In fact, memory leaks have always been a headache. In a language with GC, this situation has improved a lot, but there may still be problems.

First, what is the memory leak?

Memory leaks don’t mean that the memory is broken, nor does it mean that the memory is not plugged in. In short, the memory leak is that the memory occupied by your program is not released as you expected.

So what is the time you are looking for? It is important to understand this. If an object takes up memory as long as the program containing it, you don’t expect it. Then you can think of it as a memory leak. The specific examples are as follows:

Class Button {
   public  void OnClick( object sender, EventArgs e) {

Class Program {
   static  event EventHandler ButtonClick;
   static  void Main( string [] args) { 
      Button button = new Button();
      ButtonClick += button.OnClick;    

In the above code, we used a static event, and the life cycle of the static member is from the time the AppDomain is loaded until the AppDomain is uninstalled, that is, under normal circumstances, if the process is not closed, forgetting to cancel the registration event. Then , the object referenced by the EventHandler delegate contained in the ButtonClick event will persist until the end of the process, which causes a memory leak. This is one of the most common memory leak issues in .NET. Later I will continue to talk about how to solve the leak caused by this incident.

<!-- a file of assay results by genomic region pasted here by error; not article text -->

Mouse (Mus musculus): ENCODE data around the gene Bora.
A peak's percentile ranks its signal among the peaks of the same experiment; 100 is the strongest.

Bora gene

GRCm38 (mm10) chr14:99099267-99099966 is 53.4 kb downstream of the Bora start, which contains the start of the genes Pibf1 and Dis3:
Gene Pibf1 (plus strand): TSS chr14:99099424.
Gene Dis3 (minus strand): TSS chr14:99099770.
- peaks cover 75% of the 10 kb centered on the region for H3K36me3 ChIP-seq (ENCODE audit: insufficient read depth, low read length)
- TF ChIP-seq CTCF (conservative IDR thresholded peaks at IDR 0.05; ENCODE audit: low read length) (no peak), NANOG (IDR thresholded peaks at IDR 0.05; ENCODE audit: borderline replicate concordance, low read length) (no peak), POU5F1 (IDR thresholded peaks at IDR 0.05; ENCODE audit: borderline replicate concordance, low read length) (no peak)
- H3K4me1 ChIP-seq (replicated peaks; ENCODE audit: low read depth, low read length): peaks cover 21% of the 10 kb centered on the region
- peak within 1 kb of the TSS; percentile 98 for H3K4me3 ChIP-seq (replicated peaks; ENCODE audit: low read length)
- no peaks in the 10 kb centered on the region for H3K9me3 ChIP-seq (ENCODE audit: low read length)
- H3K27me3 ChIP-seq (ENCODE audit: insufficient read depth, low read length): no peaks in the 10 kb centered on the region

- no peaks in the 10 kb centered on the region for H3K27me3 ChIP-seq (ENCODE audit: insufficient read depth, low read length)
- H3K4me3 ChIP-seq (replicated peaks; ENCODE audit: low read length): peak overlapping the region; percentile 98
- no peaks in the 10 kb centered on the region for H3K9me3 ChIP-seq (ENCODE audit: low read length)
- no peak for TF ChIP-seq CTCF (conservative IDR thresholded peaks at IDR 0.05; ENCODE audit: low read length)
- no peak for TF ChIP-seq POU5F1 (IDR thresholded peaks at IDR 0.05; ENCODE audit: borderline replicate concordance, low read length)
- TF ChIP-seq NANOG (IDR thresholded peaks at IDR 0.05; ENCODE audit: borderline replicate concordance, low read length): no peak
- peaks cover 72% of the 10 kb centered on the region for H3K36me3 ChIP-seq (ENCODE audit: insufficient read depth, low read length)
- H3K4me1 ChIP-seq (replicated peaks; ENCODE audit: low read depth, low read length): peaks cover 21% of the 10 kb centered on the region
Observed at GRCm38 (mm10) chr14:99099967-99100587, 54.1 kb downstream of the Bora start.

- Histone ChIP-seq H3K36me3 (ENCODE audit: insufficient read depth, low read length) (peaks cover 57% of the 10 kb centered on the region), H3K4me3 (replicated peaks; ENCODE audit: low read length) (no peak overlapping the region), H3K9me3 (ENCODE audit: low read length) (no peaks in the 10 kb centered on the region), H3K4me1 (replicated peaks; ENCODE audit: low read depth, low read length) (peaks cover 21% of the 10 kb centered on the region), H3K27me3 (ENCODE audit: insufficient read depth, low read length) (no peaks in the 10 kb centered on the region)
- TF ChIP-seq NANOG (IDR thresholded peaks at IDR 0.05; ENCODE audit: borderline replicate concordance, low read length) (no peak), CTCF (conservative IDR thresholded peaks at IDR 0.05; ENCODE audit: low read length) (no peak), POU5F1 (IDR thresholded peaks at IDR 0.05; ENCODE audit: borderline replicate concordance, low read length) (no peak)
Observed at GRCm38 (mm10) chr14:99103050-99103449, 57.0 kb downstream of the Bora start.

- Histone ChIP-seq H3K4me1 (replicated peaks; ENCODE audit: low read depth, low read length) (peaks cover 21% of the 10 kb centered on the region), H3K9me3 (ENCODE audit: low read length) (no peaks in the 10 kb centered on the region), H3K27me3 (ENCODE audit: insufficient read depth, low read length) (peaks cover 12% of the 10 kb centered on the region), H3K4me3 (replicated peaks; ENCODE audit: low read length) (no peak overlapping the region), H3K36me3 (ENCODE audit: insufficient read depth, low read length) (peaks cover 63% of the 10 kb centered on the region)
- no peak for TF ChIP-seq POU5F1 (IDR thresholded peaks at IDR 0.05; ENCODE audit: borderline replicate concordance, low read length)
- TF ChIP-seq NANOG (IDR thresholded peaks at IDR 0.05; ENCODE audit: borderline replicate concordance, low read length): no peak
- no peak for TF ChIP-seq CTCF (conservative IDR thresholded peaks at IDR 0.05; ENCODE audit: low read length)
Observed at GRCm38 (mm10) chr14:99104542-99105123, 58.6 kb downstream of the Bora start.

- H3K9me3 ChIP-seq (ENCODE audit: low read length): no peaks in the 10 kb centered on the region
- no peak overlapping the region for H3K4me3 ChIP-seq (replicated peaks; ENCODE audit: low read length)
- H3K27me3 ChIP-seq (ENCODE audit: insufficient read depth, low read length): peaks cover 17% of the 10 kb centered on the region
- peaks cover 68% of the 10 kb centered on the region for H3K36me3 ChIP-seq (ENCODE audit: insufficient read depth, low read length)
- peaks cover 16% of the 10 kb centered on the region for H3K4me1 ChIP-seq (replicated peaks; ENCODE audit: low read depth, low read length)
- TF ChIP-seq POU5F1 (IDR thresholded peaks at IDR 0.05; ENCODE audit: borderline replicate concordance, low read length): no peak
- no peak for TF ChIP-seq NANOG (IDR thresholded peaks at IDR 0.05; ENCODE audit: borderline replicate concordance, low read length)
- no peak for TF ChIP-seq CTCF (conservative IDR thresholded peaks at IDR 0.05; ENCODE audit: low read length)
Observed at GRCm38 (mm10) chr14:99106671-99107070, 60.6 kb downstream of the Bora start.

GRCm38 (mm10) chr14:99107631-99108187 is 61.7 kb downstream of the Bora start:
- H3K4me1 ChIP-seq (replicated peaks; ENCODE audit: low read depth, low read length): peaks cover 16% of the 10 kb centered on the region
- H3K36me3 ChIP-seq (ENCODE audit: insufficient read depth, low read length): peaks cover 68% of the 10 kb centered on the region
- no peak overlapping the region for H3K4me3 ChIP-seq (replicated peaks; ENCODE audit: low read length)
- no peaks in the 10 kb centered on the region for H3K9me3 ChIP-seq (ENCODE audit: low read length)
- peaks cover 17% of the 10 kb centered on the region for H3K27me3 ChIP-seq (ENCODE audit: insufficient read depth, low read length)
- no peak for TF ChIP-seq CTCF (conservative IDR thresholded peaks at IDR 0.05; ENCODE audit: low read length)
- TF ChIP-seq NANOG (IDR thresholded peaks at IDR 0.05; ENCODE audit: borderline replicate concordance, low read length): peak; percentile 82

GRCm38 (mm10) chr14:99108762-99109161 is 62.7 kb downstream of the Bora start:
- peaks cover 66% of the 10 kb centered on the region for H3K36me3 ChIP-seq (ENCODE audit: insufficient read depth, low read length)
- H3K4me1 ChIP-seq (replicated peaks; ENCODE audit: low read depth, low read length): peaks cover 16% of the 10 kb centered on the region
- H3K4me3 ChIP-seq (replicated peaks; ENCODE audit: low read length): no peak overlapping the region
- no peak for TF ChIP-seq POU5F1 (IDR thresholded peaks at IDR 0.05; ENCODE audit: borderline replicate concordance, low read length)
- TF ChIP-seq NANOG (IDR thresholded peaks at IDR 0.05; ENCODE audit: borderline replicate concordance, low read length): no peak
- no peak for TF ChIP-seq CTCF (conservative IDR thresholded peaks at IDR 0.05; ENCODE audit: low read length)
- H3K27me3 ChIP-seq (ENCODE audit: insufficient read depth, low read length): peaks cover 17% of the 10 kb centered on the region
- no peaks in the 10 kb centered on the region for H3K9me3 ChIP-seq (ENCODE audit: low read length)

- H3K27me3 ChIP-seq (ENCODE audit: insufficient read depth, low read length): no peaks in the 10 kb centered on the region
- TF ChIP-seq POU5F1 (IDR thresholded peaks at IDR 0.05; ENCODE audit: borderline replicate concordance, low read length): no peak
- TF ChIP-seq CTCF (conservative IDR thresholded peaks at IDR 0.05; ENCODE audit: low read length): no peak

Second, the way of memory recycling

1, reference counting

The meaning of a reference count is to keep track of the number of times each value is referenced. When a variable is declared and a reference type value is assigned to the variable, the number of references to this value is 1. If the same value is assigned to another variable, the number of references to the value is increased by one. Conversely, if the variable containing the reference to this value gets another value, the number of references to this value is decremented by 1. When the number of references to this value becomes 0, there is no way to access this value again, so you can reclaim the memory space it occupies. This way, when the garbage collector is run again next time, it will release the memory occupied by the values ​​with zero reference times.

The way to reclaim the native object memory in Javascript in IE6 is to determine whether an object is garbage by checking whether the object has a reference. Prior to IE9, objects in the BOM and DOM were implemented in the form of COM objects using C++, and the garbage collection mechanism of COM objects also used the reference counting strategy. This method usually causes memory leaks due to circular references, that is, A refers to B, and B also refers to A. There is also the problem of such circular references in Objective-C. Solution Objective-C, is marked as a weak one, we can introduce reference , in the introduction to the Objective-C autoselect mode.

2, mark clearing method (mark-weep)

C# uses the markup method to reclaim memory. All objects are marked, and they are marked once and are no longer marked. Determining whether an object is garbage depends on whether there is a reference, but whether it is referenced by root.